Clearly the FBI had its hands full after the bombing. So it’s not out of the question that they would send a couple agents out to speak with someone like Carlos. The agents asked some general questions and confiscated his clothing, which seems to suggest they wanted to check for powder residues etc and preclude any suspicion that he was involved of the bomber. But did they do that with everyone who waded in and helped out or just with Carlos, an outspoken antiwar activist opposed to the war that killed his son? I called and emailed the busy Boston FBI office for comment but received no reply.
Some friends of Carlos are angry at the FBI action. Carlos says he understands. Being an antiwar activist myself opposed to the Iraq War, the FBI action smacks of what most antiwar activists have learned over the past decade of our War On Terror: Speaking out against a US war and the US killing and destruction it involves smacks to many members of police agencies like the FBI as treasonous.
Members of the antiwar movement, of course, don’t see it that way. We see ourselves as perfectly decent Americans fighting for a better America. Since we tend to be non-violent, we’re naturally trumped by police and military power and its apologists and fellow-travelers in the media. It’s a sometimes frustrating reality. With recent events, the FBI has no more interest in Carlos — other than his antiwar activity.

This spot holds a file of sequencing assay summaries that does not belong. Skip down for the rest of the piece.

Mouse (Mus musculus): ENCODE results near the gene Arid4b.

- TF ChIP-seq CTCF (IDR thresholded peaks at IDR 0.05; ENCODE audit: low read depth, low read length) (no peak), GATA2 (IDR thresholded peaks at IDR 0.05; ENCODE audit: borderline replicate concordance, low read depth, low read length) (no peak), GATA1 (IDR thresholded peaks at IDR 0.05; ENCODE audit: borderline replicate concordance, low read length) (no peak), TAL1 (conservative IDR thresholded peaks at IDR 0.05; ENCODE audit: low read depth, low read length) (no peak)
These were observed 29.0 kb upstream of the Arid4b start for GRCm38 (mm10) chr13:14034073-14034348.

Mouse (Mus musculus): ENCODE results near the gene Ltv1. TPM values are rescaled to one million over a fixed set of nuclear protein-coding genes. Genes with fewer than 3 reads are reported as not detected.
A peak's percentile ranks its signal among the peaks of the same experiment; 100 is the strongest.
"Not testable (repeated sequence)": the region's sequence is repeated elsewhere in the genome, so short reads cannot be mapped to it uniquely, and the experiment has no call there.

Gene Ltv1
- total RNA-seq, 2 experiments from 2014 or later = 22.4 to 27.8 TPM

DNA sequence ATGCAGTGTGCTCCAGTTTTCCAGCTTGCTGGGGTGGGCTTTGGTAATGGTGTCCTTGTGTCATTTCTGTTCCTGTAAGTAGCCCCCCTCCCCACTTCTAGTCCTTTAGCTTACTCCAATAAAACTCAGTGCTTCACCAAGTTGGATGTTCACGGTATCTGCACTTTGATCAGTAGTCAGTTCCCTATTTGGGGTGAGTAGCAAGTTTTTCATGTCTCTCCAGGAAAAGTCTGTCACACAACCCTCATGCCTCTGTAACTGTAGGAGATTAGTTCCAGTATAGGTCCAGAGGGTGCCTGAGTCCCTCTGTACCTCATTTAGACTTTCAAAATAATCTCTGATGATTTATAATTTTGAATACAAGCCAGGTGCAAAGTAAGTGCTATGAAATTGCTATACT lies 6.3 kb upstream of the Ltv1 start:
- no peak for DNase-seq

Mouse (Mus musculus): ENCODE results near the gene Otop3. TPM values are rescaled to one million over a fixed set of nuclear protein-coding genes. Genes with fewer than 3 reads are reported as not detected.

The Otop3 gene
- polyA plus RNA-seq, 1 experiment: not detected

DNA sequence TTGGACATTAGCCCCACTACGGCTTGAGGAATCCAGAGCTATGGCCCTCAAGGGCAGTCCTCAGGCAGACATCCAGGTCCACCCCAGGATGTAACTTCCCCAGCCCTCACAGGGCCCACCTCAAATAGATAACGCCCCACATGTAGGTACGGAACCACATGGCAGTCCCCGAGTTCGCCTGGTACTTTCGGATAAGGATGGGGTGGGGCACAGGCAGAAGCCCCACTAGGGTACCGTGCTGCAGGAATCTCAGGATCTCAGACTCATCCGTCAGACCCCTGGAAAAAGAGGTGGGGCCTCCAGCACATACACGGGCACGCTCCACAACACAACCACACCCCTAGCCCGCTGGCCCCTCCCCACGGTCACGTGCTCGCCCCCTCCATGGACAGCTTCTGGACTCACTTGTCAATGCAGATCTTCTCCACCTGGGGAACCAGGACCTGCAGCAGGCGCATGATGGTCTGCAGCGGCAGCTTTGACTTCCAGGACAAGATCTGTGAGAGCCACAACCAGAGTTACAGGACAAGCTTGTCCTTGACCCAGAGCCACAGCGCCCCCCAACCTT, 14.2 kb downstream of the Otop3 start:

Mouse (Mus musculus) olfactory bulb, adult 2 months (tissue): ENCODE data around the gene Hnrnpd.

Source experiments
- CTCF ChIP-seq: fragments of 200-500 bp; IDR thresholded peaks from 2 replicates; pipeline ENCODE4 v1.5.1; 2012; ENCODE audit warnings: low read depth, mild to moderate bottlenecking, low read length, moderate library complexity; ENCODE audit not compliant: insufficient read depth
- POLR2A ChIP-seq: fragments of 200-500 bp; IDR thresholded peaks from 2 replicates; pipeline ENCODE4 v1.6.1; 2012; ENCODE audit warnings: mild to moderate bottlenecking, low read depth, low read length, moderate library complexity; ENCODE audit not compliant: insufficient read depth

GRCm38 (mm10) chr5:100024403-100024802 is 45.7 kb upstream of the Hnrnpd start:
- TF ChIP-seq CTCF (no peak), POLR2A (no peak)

I worked for years as a civilian EMT on a Philadelphia ambulance, so the symbolism of ordinary civilians like Carlos wading into the fray is quite moving for me. To extend the idea, it’s also an excellent model or metaphor for greater civilian involvement and intervention into the areas of our lives in post-911 America affected the pathological secrecy regimes that have taken over our governmental, military and police agencies.
In the videos from the Boston bombing you first see people stunned by the blast. They wander around among the smoke for a moment trying to figure out what’s going on and what to do. Then they begin to hear the screams and moans of agony; they get a glimpse of bodies and the incredible amounts of blood spread around in a matter of seconds. The smell must be a mix of acrid smoke and human innards. At that point, people are seen enthusiastically climbing over the complex fencing put up to separate the observers from the race.
These were the real first-responders. No badges, no weapons, no official arrogance. Just pure human beings driven by a deep love for their fellow human beings. No politics, no ideology, no agenda or concern for covering their asses. They assertively thrust themselves into the scene despite the real possibility of a third bomb. It’s like those ordinary citizens who are reported to have said, “Let’s roll,” and jumped at the men who had hijacked United Flight 93, in the process possibly saving the most officious symbol in America, the White House.